One controversy surrounding ADHD has been the lack of a definitive, objective medical test to diagnose ADHD. Illnesses such as diabetes are definitely diagnosed with a blood test but a diagnosis of ADHD relies on subjective evaluations by medical professionals. But a new brain wave test has been approved by the U.S. Food and Drug Administration (FDA) to aid in diagnosing ADHD . While this still isn't the definitive test many are waiting for, it has been shown to provide for more accurate diagnosis.
The NEBA device is already in operation for diagnosis of other conditions, such as sleep disorders and brain injuries and is also use to measure unconsciousness and to monitor the brain during surgery.  It is manufactured by NEBA Health of Augusta, GA.
The new device, a Neuropsychiatric EEG-Based Assessment Aid (NEBA) uses an electroencephalogram (EEG) test to measure two types of brain waves, theta and beta, and the ratio between the two. The ratio between these brain waves has been found to be higher in children and adolescents with ADHD according to previous research.
The FDA approved the device based on a company study of 275 children between the ages of 6 and 17. All of the children were given the 15 to 20 minute NEBA test as well as other standard diagnostic evaluation tools, such as behavioral questionnaires, IQ testing, comparing behaviors to the current DSM IV-TR criteria and physical exams. The information from the testing was shared with an independent group of ADHD experts who provided consensus diagnosis of ADHD or other conditions. The results showed "the use of the NEBA system aided clinicians in making a more accurate diagnosis of ADHD when used in conjunction with a clinical assessment for ADHD, compared with doing the clinical assessment alone."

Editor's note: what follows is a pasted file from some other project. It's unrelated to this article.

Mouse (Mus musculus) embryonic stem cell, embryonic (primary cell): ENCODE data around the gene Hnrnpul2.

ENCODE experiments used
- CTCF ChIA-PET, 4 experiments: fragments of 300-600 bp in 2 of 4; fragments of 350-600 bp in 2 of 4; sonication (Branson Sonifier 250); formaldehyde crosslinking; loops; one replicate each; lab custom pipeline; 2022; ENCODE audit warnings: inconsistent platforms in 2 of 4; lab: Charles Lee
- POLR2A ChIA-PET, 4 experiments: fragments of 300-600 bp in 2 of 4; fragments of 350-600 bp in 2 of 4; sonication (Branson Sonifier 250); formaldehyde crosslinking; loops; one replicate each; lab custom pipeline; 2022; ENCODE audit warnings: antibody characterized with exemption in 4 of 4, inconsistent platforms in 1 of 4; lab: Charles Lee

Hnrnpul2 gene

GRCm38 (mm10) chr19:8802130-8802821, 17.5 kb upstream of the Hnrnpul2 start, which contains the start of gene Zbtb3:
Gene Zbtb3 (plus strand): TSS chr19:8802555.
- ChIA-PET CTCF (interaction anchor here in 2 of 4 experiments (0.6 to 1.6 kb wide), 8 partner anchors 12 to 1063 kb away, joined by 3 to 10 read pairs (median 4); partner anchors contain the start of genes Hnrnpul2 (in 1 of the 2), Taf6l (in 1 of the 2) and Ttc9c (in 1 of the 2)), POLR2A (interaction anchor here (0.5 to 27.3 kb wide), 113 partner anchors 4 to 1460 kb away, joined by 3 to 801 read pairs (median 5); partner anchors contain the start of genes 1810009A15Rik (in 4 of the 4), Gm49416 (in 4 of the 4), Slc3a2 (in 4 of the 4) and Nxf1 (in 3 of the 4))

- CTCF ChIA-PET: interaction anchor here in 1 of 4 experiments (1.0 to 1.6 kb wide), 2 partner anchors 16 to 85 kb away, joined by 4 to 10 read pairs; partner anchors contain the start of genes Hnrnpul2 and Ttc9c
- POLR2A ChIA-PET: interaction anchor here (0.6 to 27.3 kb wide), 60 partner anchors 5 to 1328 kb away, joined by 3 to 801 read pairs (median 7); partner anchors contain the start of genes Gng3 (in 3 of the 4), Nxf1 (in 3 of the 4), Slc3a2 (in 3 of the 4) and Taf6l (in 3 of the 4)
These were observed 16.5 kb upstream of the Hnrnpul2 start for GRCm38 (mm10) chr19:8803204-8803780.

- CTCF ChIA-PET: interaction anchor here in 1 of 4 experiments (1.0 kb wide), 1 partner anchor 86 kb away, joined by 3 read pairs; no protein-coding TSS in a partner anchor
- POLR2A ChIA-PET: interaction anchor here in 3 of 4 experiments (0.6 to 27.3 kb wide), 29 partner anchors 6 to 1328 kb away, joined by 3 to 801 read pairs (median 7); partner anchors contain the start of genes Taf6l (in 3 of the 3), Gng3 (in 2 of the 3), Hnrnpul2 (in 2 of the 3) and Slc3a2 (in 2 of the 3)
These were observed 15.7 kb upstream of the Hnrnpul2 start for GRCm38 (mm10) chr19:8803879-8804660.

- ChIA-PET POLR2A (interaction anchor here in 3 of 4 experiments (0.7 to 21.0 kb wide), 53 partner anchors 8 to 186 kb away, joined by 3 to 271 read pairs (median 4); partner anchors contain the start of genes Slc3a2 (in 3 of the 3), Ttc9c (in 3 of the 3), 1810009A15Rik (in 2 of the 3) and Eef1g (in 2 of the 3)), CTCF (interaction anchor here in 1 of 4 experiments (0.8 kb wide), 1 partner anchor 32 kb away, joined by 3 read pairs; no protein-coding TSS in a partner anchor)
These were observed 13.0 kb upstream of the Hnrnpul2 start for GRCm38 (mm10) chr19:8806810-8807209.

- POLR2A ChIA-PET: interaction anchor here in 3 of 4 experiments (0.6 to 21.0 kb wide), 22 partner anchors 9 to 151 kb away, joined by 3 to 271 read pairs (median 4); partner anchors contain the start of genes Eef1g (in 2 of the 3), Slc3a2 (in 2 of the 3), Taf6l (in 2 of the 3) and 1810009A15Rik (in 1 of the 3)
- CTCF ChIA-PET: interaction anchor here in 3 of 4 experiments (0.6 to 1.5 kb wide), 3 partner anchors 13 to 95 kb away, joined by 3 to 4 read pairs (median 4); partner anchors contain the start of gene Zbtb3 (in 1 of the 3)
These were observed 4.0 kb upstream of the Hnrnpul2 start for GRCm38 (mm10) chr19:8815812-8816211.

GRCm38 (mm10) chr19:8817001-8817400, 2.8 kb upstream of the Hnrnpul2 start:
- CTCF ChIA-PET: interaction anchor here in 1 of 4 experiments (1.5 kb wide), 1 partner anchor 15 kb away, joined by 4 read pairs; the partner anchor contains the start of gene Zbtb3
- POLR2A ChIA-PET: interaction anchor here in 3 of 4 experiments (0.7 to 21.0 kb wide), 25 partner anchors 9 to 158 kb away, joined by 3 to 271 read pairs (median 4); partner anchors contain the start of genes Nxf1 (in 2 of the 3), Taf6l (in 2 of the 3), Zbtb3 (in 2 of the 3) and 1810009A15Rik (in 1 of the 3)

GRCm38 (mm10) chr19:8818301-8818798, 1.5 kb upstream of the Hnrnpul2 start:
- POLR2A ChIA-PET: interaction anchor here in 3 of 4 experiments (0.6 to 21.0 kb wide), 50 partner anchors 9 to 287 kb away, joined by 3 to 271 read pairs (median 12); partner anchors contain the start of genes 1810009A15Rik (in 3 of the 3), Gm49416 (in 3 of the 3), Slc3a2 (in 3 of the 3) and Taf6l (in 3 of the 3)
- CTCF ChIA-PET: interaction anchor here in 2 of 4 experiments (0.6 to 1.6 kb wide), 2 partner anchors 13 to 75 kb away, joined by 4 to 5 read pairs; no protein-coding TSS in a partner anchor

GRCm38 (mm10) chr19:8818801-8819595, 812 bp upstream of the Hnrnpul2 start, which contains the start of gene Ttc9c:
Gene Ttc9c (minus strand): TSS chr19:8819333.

Some experts are dubious about the role this device will play in the diagnostic process. In an article on Medicinenet.com, Dr. Andrew Adesman, chief of developmental and behavioral pediatrics at Steven & Alexandra Cohen Children's Medical Center, stated, "It is doubful that this EEG test...will be as accurate and reliable as clinicians and families would ideally want...although this new EEG test may prove helpful... neither parents nor professionals will be able to rely upon it as a standalone 'litmus test' for whether a child has ADHD." 
FDA Approval Letter, Addressed to NEBA Health, LLC, Dated 2013, July 15
 "FDA Approves Brain Wave Test for ADHD," 2013, July 16, Robert Preidt, MedicineNet.com, HealthDay
 FDA Permits Marketing of First Brain Wave Test to Help Assess Children and Teens for ADHD," 2013, July 15, U.S. Food and Drug Administration
 "First ADHD Brain Wave Test Approved by FDA," 2013, July 15, Ryan Jaslow, CBS News